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Lawlessness Increases In Libya


And just preserving some semblance of order is the big challenge in neighboring Libya. That country's long-time dictator, Muammar Gaddafi was toppled from power two years ago and now the future of Libya as even a functioning state is in question. There has been increased lawlessness in that country. The militias that ousted Muammar Gaddafi are fighting with each other. A thousand inmates escaped in a prison break and there are assassinations of activists and police.

This week we learned that the United States charged a militia leader in Benghazi for the murder of Ambassador Christopher Stevens on September 11 of last year. Now, to learn more about all of this, we've reached New York Times correspondent Dave Kirkpatrick. He's worked extensively in Libya and he joins us this morning from Cairo. David, good morning.


GREENE: So let me start with these charges against this militia leader in the attack on the consulate in Benghazi. You actually interviewed the man accused of leading that attack a year ago. Tell us who he is.

KIRKPATRICK: He is Ahmed Abu Khattala. He is someone who we interviewed last fall shortly after the killing of the ambassador because witnesses in the area had seen him directing at least a part of the attack and officials said at that time that they considered him to be a suspect. He is at large in Benghazi, living at his home and that's a sign of how little reach, either the U.S. government or the Libyan government in Tripoli has into their own streets, especially Benghazi in the eastern part of the country.

GREENE: Yeah, I guess I wonder, I mean, to what extent is this really a test for the Libyan authorities, whether they can touch this guy and touch the militias.

KIRKPATRICK: In a certain sense, it's a test, but really this is the least of their worries. To the people in Libya, the events at the American consulate in Benghazi are almost a distraction from the larger issue of how to pull together a country for the first time. There really was no Libya as a kind of national unified entity before Gadhafi, and really, there wasn't that much of a national state under Gadhafi, either.

There was a façade of decision-making through this sort of people's congress, blah, blah, blah that never really had any power and all the power was wielded behind the scenes. And the danger is now that Libya is going to move into something similar, where there's now credible elections, a parliament, but it has no power and the real power remains with these independent armed groups around the country running their own little city states.

GREENE: Were the United States, Britain, France, I mean, who supported these NATO air strikes and supported the rebels in toppling Gadhafi, were they just overly optimistic about the future of this country?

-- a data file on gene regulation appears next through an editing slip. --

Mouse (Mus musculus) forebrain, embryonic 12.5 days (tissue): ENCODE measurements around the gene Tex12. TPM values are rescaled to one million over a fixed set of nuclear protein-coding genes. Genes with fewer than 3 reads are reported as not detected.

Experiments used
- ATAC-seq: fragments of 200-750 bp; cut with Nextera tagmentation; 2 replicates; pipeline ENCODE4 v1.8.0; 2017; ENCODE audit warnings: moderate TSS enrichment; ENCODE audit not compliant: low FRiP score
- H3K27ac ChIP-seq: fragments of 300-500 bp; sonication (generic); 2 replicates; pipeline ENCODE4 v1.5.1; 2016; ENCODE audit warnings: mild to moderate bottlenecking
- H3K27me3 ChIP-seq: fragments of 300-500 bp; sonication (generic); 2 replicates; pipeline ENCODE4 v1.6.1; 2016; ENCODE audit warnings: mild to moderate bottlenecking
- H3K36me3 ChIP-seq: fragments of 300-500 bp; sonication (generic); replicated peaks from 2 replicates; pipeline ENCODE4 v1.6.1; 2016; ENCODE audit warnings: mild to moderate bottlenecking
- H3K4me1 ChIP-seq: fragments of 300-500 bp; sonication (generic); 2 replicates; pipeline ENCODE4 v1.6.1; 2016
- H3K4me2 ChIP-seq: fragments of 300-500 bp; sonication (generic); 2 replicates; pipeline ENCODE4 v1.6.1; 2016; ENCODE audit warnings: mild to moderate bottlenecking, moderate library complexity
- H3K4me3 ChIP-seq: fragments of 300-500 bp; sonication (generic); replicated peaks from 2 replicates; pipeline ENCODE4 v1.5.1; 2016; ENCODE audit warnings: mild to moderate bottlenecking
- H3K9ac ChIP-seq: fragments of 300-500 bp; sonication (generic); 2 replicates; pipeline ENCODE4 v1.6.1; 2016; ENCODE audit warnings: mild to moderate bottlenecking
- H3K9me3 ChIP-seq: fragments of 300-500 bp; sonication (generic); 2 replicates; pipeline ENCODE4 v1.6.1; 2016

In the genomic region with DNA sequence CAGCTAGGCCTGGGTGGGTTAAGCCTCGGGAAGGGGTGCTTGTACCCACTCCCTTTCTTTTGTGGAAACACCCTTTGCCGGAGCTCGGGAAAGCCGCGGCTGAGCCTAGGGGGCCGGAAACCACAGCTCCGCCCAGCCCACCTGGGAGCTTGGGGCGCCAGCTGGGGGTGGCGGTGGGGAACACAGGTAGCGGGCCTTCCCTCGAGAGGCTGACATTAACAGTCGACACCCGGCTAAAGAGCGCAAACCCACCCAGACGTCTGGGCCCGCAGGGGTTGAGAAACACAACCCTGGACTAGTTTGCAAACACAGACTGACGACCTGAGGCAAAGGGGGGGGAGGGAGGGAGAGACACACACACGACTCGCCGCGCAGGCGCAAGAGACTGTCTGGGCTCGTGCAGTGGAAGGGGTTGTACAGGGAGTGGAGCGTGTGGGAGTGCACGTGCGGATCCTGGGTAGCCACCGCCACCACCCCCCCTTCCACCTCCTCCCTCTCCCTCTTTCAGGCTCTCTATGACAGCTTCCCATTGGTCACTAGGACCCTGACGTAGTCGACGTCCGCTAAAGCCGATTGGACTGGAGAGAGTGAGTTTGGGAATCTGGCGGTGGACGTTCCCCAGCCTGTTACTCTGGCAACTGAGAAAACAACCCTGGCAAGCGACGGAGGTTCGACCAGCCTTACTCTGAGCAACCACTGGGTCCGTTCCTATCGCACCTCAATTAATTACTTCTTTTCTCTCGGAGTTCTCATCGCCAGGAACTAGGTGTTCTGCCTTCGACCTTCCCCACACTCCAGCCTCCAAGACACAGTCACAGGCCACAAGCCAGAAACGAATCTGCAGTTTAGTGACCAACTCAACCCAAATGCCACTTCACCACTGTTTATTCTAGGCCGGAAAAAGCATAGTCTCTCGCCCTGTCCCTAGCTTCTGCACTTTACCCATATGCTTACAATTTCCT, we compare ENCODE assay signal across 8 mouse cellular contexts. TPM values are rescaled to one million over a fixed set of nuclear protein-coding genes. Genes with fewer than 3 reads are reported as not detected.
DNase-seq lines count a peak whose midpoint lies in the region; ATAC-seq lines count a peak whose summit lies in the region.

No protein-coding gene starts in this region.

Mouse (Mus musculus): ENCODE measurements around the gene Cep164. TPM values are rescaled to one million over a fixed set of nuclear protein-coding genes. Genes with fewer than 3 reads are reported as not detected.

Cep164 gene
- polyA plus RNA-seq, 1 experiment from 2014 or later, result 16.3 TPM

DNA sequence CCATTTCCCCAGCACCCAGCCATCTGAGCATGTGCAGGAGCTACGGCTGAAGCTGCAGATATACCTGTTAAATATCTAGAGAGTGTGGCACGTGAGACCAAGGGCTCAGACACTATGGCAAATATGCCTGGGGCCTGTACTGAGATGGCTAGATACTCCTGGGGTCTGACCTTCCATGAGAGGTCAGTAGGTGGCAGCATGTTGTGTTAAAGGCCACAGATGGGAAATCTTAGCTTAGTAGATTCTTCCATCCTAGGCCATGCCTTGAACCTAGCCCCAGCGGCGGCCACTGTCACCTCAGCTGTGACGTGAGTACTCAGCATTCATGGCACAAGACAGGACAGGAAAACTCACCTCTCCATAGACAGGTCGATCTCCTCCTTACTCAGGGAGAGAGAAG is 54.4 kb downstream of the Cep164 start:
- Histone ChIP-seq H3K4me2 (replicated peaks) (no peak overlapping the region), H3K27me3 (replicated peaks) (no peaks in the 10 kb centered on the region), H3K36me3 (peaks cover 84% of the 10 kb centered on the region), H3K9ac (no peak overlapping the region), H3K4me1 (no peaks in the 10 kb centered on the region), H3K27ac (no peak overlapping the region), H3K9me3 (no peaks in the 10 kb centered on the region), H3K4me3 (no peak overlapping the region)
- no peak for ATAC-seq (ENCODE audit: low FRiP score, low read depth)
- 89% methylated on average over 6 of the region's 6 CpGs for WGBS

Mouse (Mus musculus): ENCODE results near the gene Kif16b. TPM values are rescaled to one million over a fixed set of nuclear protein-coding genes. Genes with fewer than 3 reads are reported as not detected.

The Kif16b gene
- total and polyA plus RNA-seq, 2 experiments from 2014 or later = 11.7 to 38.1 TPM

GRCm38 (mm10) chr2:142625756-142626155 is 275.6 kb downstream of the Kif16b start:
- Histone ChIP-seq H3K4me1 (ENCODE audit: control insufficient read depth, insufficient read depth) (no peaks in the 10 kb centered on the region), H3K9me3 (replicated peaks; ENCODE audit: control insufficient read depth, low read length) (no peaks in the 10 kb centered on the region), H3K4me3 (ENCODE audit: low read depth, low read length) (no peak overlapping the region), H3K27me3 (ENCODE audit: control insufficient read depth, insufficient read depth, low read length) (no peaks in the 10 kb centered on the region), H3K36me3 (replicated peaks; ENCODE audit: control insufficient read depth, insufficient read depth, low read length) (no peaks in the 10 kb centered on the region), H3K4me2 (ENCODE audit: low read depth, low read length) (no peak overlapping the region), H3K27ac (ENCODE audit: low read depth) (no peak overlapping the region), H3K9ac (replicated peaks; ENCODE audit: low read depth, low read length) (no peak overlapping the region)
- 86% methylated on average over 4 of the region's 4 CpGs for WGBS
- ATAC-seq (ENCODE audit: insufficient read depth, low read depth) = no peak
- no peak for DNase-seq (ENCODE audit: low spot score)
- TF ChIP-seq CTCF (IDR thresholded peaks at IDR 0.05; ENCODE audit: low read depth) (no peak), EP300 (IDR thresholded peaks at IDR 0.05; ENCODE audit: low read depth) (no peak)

KIRKPATRICK: Well, what they said at the time was that the Gadhafi government, as it existed, was not viable, especially given the level of popular opposition aroused by the revolution in Tunisia and Egypt. And I think the leaders who were behind the attack would stick to that. The people in Libya are overwhelmingly glad that Gadhafi and the Gadhafi government is gone.

There was a recent poll published by Foreign Policy that they are, in fact, quite optimistic about their country's future.

GREENE: Where is this going? I mean, if we have these different militias who are wielding a lot of power and fighting with one another, I mean, are we looking at a potential civil war? I mean, where might this be headed?

KIRKPATRICK: Well, in a sense we're in a kind of state of chaos right now. Civil war, to an American mind, sounds like one region or ideological group against another. And in Libya, there isn't even that right now. If you're looking for a bright side, part of it is that Libya is really not divided by the kind of ideological rifts that occur in Egypt or in Tunisia or other countries.

You know, they are entering the political process as a blank slate, so how they get out of this state of chaos is totally unclear to me. But at the same time, I don't see it degenerating immediately into anything that could be called a civil war.

GREENE: David, thanks so much for talking to us.

KIRKPATRICK: It's a pleasure.

GREENE: That's David Kirkpatrick. He's the Middle East correspondent and Cairo bureau chief for the New York Times. Transcript provided by NPR, Copyright NPR.

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